Imagine that you're a medieval soldier, and you're about to storm Rheinfels Castle, a massive stone fortress towering over the historic German town of St. Goar on the Rhine River. As you float beneath the towers and parapets on a 400-foot-long ship, it's easy to picture such an assault. But then you remember that you're really headed to the Compass Rose Restaurant for a dinner of Cornish game hen with blackberry sauce and tiramisu, and that you'll be going to sleep in a comfortable bed while your river cruise ship slides through the Bavarian countryside.
BUSINESS
December 8, 1994 | By Henry J. Holcomb, INQUIRER STAFF WRITER
After seven years of environmental roadblocks, Thomas J. Holt Sr. yesterday closed a deal that will let his family turn the waterfront's most contaminated eyesore into a modern seaport terminal. Standing in front of a rusted tangle of pipes and decaying tanks that was once the Publicker distillery north of the Walt Whitman Bridge, Holt said that as soon he can obtain permits, he will demolish the factory, which has been an environmental Superfund cleanup site since a 1987 fire.
NEWS
February 1, 1998 | By John Maxtone-Graham, FOR THE INQUIRER
Ships are creatures of the sea. They and all their occupants flourish under way rather than dawdling at a hot pier. Better than moseying from one Caribbean or Mexican port to another is the exhilaration of setting out across an ocean. There was a time when this was commonplace - the only way people crossed oceans. Today, the charm of that era of crossings can be recaptured. It's called a repositioning voyage. For the cruise industry, October and April are the most restless months.
BUSINESS
February 3, 1998 | By Tom Belden, INQUIRER STAFF WRITER
The Philadelphia Naval Shipyard's Building 3 today is a cold, drafty, 125-year-old abandoned machine shop that just may be hiding a heart of gold. The once-humming industrial building practically oozes architectural character from beneath the peeling paint on its walls. And it doesn't take much imagination to envision the warmth and good cheer that should flow from the cavernous structure this spring, when it's to become this region's first terminal dedicated to cruise ships. The building sits between the Naval Shipyard's Pier 2, where the cruise ships would tie up, and the foot of South Broad Street.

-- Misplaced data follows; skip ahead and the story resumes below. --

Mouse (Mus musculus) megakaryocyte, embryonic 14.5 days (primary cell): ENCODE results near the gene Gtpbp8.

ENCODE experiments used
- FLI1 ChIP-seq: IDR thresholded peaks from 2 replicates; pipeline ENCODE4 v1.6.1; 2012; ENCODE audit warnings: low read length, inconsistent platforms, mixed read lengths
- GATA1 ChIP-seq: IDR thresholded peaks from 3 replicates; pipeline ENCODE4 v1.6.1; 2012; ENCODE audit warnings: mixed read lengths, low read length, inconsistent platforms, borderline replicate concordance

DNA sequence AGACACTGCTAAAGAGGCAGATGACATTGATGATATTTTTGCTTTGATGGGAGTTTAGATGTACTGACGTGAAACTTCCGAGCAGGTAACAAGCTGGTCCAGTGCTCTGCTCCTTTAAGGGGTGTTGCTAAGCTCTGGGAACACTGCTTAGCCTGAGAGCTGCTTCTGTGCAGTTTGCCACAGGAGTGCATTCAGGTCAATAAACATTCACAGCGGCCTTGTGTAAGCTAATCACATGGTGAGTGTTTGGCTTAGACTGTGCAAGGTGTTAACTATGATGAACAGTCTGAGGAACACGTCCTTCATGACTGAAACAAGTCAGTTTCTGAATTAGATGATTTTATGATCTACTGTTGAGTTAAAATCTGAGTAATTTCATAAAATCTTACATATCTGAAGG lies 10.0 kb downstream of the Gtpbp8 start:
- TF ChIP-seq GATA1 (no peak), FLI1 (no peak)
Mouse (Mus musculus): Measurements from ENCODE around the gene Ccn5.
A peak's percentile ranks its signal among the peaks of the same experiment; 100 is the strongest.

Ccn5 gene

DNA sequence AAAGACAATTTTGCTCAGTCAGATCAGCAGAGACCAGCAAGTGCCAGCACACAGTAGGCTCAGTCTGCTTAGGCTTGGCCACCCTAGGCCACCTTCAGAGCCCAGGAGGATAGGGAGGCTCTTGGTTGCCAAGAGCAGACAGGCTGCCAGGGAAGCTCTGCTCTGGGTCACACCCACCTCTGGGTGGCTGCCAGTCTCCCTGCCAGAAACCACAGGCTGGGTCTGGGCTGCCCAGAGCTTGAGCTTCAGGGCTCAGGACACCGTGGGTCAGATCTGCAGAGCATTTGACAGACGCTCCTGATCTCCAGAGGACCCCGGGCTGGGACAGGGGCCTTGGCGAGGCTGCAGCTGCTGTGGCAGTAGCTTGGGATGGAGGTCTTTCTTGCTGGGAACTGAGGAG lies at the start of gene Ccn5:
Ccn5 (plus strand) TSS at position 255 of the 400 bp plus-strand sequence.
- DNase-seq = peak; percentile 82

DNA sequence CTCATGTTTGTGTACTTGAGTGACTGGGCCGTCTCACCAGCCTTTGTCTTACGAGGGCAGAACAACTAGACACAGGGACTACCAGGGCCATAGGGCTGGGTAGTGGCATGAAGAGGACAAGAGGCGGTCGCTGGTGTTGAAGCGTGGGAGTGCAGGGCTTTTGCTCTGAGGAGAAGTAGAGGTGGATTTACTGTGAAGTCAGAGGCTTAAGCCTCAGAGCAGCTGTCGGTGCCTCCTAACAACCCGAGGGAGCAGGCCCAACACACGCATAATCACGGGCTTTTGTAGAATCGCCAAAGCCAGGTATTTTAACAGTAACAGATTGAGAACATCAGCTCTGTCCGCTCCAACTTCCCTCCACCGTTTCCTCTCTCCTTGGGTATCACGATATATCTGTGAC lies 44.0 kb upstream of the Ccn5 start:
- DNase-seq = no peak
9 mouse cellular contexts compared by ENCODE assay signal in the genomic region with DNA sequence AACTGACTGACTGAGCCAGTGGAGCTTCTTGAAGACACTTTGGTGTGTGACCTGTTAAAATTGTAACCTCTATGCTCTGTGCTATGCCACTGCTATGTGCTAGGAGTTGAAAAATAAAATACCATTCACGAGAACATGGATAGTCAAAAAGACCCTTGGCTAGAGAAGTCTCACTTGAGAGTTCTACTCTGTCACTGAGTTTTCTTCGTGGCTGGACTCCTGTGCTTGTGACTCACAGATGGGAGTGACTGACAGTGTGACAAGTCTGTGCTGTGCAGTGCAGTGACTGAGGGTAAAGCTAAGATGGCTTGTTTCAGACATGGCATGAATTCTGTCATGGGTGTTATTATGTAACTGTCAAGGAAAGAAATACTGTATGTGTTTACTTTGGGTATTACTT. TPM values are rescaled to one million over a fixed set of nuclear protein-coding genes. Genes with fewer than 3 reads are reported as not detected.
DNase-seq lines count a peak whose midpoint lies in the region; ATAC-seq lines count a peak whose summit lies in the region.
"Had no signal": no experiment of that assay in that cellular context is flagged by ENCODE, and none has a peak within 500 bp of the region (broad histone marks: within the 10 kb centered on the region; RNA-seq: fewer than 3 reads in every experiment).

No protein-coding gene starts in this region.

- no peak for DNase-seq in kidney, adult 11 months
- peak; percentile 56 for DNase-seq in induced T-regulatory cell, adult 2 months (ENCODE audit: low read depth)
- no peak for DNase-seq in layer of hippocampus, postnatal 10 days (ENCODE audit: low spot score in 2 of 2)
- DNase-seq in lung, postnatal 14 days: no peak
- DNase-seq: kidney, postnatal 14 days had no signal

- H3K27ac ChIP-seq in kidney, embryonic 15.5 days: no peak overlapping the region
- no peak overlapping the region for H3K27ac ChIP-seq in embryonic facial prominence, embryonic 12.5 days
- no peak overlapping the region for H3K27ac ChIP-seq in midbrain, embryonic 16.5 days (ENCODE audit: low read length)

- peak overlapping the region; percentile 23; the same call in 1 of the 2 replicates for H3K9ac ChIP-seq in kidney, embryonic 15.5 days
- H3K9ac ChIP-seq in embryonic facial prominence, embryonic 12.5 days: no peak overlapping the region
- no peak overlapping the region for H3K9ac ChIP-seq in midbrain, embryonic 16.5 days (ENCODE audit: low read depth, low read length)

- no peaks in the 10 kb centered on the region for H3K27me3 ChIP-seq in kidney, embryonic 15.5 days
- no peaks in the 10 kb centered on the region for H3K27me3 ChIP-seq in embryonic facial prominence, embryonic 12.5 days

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TRAVEL
May 4, 2015 | By Larissa and Michael Milne, For The Inquirer
ANCHORAGE, Alaska - We climbed gingerly down onto the narrow float of the seaplane that we had ridden in for a soft landing on Lake George, 45 miles northeast of downtown Anchorage. Just off to our right was the soaring Colony Glacier, its craggy azure surface providing a launch pad for polar winds blowing out to greet us. As we balanced on the float, the sound of gunshots echoed through the valley. At least that's what we thought they were, until we watched Humvee-sized blocks of ice calving off the glacier and landing spectacularly in the lake, sending giant plumes of water into the air. Just another day in Alaska, the vaunted "last frontier.
TRAVEL
March 1, 2015 | By Si Liberman, For The Inquirer
  Lee Wachtstetter, an 86-year-old Florida widow, took her daughter's advice. She sold her five bedroom Fort Lauderdale, Fla.-area home on 10 acres and became a permanent luxury cruise ship resident after her husband died. Mama Lee, as she's known aboard the 11-year-old Crystal Serenity, has been living on the luxe 1,070-passenger vessel longer than most of its 655 crew members - nearly seven years. "My husband introduced me to cruising," she recalled. "Mason was a banker and real estate appraiser and taught me to love cruising.
TRAVEL
June 15, 2014 | By Fred Beckley, For The Inquirer
I've probably done worse things to our kids than drag them through innumerable ruins - Greek, Roman, Mayan, etc. - but we have been to a lot of ruins. If it was built and fell down, we'll make a detour; if it was built, fell down, buried, and dug up again, we'll book a room. Owing to their proximity to margaritas and warm beaches, we've been to a lot of big-ticket Mayan ruins in particular (Tikal, Tulum, Chichen Itza, Caracol). On a recent cruise, though, we stopped at Costa Maya, Mexico, and discovered, by circumstance and somewhat by accident, a new favorite.